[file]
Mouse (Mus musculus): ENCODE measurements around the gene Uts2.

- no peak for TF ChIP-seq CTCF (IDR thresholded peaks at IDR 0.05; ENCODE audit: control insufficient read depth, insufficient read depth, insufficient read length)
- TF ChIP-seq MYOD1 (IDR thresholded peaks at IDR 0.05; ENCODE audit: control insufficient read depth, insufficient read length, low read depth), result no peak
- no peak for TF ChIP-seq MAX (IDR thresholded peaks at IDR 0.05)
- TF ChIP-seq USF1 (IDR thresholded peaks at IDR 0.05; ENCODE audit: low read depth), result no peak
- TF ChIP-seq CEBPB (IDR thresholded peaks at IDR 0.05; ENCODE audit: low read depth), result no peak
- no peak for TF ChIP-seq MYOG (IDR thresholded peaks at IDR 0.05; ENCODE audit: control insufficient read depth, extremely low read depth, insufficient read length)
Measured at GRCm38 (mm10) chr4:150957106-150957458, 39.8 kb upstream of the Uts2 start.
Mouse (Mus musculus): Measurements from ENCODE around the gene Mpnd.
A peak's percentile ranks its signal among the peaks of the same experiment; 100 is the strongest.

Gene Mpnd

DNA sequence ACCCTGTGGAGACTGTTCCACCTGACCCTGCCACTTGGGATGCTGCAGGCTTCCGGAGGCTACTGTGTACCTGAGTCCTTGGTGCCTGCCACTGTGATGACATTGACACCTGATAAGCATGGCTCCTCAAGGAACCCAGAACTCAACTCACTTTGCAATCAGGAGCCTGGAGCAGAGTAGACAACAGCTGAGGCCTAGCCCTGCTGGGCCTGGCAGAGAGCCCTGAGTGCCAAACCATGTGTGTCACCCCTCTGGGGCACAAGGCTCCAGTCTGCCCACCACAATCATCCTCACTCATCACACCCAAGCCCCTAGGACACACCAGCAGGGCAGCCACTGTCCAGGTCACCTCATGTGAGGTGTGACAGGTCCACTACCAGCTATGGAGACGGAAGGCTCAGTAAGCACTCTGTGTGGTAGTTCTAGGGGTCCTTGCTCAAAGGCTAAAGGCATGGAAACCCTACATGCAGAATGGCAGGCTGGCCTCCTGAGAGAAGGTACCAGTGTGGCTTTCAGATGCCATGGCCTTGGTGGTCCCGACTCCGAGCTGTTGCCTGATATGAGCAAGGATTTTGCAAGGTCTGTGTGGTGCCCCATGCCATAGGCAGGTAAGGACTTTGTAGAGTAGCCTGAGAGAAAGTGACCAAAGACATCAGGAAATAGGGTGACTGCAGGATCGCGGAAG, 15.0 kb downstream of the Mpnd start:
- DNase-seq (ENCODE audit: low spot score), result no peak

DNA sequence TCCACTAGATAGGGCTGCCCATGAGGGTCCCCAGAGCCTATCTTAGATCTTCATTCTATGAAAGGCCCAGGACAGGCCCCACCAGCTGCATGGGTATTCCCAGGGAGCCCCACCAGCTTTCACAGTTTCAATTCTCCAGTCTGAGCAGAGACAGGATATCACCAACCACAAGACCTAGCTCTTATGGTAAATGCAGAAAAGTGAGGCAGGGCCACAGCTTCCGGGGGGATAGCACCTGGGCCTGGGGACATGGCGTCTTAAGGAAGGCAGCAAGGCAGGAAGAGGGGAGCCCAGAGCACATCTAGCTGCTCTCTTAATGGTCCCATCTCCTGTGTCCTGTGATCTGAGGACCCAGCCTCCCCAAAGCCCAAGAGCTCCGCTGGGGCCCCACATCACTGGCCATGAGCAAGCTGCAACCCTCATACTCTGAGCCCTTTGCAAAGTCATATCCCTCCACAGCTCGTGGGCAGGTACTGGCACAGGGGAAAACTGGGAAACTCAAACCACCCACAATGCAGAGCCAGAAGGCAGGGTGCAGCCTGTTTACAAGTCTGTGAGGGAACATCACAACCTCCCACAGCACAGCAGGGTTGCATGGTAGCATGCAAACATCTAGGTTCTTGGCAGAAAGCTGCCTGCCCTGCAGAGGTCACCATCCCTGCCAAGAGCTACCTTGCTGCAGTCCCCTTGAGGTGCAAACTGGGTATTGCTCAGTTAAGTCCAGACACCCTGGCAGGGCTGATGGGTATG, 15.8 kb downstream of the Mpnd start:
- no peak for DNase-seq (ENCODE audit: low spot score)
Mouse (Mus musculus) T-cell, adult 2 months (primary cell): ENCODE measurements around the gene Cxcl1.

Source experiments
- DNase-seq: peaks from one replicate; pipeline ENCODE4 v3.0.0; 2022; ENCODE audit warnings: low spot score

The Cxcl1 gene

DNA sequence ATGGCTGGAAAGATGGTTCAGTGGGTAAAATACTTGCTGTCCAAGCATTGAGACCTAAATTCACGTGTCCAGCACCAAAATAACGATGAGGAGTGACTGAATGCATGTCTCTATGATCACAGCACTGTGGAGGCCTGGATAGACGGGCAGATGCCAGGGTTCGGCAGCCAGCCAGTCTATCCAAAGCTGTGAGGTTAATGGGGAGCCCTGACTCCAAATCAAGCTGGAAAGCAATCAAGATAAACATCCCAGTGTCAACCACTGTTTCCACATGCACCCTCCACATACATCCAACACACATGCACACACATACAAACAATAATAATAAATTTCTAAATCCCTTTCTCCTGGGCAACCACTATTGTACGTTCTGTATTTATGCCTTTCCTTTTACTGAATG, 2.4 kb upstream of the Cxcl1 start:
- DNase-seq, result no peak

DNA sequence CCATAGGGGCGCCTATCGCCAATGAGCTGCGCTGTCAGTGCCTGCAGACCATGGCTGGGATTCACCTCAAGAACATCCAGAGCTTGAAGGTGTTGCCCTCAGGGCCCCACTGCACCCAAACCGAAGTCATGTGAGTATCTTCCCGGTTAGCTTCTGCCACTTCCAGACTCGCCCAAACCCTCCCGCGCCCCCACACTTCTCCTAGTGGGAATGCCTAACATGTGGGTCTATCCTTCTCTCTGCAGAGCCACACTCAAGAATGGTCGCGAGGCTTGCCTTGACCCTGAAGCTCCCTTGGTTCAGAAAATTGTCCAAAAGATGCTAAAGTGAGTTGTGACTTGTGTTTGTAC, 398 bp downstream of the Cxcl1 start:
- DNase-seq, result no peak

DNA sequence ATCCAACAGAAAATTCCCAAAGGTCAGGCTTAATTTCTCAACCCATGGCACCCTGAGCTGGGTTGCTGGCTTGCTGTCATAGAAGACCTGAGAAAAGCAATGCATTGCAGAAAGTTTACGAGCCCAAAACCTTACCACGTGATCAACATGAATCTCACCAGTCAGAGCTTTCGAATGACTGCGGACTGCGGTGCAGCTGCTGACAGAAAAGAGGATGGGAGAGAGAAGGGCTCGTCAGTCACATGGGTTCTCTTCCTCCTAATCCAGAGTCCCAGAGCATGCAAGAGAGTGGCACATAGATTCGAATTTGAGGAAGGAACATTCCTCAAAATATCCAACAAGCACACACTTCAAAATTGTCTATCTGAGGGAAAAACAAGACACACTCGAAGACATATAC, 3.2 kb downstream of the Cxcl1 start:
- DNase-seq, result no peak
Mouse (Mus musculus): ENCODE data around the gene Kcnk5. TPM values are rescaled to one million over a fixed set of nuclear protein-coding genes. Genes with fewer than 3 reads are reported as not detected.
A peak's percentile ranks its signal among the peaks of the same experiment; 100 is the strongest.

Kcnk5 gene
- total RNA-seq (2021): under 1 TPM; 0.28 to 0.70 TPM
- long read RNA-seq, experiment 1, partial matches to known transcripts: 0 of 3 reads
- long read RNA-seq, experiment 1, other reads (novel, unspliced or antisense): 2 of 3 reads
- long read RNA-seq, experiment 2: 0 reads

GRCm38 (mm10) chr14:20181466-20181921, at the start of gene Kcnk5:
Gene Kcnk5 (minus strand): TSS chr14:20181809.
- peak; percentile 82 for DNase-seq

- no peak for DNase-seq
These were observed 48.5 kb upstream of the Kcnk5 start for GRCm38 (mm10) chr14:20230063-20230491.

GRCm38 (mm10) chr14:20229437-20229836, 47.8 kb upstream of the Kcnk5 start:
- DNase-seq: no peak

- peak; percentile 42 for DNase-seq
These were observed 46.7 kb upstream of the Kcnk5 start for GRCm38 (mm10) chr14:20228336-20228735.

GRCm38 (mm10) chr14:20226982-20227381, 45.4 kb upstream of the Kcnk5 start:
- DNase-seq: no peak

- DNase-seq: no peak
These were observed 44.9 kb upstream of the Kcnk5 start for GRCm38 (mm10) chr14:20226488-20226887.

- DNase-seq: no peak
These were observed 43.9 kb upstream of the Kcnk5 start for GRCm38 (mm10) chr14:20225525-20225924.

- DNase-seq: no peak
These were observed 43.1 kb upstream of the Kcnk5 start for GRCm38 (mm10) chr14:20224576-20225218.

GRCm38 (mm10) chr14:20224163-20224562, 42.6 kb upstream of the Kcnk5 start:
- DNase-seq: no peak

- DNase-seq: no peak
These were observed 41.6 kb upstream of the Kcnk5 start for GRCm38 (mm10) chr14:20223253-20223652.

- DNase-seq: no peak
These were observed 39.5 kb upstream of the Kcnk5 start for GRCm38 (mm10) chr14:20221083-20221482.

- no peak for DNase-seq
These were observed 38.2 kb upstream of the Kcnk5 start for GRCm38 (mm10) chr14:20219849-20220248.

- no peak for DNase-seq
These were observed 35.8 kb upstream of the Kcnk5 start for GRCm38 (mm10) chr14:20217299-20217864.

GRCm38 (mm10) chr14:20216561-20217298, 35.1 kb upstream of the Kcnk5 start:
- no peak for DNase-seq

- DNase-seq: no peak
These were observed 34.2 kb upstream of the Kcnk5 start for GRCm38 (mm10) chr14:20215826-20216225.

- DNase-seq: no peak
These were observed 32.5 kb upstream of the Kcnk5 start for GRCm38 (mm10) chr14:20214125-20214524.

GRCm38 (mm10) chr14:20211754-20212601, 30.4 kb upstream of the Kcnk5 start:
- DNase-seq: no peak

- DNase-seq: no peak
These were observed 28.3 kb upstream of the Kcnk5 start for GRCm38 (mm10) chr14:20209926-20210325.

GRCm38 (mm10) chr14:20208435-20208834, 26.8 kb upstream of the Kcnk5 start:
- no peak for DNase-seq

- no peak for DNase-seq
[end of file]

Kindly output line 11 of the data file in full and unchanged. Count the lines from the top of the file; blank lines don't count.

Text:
Gene Mpnd